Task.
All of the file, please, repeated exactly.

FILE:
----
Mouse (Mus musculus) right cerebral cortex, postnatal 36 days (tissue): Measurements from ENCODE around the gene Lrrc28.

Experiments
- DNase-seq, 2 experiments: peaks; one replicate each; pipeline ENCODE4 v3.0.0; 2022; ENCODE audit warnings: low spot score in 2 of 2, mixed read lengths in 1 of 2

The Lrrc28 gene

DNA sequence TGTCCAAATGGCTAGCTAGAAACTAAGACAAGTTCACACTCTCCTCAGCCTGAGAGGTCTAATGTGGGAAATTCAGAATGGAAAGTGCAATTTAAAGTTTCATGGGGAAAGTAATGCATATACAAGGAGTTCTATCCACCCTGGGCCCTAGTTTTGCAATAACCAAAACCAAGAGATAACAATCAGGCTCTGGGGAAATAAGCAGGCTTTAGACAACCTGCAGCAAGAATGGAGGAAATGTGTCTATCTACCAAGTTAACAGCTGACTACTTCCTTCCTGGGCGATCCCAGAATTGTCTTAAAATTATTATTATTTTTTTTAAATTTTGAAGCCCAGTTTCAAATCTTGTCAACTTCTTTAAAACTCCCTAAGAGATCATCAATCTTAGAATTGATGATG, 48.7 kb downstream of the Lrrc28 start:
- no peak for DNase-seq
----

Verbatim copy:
Mouse (Mus musculus) right cerebral cortex, postnatal 36 days (tissue): Measurements from ENCODE around the gene Lrrc28.

Experiments
- DNase-seq, 2 experiments: peaks; one replicate each; pipeline ENCODE4 v3.0.0; 2022; ENCODE audit warnings: low spot score in 2 of 2, mixed read lengths in 1 of 2

The Lrrc28 gene

DNA sequence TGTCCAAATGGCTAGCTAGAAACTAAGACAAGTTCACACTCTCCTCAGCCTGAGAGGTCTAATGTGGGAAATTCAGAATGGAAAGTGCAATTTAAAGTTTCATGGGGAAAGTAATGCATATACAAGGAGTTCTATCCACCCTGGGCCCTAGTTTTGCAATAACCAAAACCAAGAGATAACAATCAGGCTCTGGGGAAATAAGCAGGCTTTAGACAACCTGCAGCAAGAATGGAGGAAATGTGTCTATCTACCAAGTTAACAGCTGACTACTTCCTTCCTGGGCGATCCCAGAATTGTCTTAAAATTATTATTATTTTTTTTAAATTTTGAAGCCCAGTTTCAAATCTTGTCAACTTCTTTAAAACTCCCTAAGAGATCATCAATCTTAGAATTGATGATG, 48.7 kb downstream of the Lrrc28 start:
- no peak for DNase-seq